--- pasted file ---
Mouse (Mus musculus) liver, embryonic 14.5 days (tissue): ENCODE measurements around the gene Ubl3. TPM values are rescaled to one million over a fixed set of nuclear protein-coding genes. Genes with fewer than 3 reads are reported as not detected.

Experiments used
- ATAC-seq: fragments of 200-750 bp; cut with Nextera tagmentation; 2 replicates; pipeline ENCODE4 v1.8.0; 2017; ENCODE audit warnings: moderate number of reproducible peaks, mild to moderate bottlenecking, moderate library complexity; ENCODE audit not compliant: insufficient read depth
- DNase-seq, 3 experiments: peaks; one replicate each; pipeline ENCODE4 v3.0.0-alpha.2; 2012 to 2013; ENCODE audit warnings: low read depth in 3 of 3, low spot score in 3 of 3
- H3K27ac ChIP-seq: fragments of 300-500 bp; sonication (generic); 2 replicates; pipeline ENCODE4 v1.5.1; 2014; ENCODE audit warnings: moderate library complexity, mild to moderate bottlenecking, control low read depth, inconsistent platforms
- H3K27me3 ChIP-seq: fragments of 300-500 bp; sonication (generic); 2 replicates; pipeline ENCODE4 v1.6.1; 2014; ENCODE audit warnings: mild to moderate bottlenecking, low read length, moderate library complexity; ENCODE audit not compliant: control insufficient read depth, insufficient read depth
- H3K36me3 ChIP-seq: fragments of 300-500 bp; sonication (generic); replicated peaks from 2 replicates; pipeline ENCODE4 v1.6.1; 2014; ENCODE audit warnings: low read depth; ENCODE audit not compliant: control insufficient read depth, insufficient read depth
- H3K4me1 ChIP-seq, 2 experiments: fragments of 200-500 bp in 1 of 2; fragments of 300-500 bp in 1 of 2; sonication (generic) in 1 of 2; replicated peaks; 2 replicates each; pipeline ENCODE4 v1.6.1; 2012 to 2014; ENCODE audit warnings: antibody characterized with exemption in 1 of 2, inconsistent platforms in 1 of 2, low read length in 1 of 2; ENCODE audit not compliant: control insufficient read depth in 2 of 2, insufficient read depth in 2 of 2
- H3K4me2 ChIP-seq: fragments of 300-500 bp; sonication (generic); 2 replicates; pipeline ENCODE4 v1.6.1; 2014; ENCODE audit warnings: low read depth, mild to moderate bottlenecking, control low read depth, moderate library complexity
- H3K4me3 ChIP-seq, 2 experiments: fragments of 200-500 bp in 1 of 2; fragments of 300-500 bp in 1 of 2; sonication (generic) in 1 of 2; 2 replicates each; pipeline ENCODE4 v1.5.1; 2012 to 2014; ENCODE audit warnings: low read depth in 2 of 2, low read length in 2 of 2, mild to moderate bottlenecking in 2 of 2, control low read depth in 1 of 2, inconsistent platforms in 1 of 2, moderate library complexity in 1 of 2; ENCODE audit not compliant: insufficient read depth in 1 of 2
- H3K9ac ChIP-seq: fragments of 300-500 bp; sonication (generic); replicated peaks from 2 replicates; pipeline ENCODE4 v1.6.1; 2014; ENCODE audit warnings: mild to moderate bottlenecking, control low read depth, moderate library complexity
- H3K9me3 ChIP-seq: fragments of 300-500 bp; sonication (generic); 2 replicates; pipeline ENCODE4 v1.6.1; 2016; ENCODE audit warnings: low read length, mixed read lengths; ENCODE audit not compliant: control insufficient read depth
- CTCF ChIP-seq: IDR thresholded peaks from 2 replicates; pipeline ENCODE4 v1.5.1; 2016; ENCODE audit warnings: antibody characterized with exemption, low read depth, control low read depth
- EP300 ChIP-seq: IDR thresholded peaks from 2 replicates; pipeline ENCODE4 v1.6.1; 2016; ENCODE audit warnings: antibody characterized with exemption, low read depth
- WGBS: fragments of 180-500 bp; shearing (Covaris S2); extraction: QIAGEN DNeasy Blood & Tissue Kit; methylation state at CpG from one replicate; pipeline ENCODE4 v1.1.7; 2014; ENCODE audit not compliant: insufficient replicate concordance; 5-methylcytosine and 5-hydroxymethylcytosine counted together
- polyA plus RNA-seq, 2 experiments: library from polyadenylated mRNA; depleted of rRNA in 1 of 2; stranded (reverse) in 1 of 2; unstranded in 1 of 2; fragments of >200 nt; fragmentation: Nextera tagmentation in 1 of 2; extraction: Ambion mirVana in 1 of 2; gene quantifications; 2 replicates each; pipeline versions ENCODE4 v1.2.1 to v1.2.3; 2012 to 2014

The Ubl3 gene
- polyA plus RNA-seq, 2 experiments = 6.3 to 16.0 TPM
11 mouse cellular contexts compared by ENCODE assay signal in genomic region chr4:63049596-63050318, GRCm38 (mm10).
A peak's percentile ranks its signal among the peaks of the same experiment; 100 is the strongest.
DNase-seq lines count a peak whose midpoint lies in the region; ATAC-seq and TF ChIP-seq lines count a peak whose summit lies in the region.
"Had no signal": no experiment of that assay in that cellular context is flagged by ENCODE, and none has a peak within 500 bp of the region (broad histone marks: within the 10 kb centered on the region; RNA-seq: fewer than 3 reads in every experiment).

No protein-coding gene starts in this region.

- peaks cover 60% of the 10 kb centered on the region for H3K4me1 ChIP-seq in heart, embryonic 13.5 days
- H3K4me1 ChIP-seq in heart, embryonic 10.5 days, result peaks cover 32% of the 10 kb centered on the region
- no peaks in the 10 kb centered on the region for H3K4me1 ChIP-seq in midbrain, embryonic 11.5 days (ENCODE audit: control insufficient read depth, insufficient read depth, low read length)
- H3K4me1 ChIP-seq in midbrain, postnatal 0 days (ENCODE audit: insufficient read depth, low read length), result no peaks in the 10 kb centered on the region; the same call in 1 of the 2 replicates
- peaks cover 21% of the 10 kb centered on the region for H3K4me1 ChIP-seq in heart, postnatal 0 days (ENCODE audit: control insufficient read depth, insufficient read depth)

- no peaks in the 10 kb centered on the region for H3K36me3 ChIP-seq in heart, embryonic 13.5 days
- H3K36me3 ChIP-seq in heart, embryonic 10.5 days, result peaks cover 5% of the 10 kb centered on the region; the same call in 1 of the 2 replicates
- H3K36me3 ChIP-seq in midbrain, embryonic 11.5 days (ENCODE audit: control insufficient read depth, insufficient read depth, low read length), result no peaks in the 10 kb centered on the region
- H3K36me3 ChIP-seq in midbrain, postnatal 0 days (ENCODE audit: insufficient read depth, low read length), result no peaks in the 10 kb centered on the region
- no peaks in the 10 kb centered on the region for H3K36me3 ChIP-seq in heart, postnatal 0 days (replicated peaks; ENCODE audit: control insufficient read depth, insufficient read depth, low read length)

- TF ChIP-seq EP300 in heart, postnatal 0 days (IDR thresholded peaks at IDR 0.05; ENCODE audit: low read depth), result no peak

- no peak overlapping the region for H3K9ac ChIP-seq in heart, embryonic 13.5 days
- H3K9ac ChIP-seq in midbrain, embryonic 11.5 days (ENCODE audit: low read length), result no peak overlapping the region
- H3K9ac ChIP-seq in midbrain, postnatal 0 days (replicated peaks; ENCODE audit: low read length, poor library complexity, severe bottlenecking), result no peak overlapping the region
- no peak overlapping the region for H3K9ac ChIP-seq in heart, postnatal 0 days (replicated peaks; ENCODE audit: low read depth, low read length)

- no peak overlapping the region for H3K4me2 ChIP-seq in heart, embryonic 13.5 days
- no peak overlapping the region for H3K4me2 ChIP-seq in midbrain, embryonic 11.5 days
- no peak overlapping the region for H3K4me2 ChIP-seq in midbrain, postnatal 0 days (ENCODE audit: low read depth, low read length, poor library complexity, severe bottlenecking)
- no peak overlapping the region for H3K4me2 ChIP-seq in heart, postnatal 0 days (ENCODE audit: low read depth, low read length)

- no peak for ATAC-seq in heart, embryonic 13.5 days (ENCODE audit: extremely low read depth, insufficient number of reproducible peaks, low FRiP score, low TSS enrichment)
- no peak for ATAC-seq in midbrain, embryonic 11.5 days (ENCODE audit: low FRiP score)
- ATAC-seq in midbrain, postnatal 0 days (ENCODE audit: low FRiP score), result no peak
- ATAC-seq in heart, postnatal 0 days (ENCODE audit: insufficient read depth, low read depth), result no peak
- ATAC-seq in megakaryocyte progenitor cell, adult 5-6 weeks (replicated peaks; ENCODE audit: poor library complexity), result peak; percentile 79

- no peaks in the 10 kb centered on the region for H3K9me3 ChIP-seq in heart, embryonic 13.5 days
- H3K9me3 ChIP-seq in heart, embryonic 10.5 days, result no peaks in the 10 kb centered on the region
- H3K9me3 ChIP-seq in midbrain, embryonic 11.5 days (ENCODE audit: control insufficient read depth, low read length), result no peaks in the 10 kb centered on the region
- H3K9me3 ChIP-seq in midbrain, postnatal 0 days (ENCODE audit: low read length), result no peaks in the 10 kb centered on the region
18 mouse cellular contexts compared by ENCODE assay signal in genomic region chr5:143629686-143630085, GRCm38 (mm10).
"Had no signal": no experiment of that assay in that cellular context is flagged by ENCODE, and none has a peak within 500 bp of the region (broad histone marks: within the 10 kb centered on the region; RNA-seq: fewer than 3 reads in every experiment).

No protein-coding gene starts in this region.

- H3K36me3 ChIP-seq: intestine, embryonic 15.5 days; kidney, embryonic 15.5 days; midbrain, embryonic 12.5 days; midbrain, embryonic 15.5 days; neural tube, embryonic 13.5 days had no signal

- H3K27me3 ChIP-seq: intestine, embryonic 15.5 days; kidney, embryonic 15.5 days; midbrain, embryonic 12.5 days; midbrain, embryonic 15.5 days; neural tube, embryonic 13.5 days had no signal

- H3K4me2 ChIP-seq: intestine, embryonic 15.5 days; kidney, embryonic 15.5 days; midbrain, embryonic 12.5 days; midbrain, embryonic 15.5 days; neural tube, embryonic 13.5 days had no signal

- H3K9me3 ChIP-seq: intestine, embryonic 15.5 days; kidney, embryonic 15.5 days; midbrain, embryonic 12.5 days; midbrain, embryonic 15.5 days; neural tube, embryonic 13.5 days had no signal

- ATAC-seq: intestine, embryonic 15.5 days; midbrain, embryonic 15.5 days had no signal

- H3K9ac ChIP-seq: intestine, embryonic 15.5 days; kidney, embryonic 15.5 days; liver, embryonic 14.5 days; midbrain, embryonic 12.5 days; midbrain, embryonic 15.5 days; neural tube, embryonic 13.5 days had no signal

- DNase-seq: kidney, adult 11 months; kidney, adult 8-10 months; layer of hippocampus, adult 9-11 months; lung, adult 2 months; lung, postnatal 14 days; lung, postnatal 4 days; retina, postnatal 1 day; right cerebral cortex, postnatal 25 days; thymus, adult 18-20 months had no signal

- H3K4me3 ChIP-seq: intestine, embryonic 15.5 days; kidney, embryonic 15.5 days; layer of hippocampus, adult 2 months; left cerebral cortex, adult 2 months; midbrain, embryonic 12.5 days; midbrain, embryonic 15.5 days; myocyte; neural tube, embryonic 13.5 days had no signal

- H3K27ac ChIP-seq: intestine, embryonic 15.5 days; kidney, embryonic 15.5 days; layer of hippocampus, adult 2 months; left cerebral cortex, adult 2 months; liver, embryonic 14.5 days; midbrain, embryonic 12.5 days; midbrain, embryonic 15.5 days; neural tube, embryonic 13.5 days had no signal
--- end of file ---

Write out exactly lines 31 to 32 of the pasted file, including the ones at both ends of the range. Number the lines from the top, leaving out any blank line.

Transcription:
- H3K36me3 ChIP-seq in midbrain, embryonic 11.5 days (ENCODE audit: control insufficient read depth, insufficient read depth, low read length), result no peaks in the 10 kb centered on the region
- H3K36me3 ChIP-seq in midbrain, postnatal 0 days (ENCODE audit: insufficient read depth, low read length), result no peaks in the 10 kb centered on the region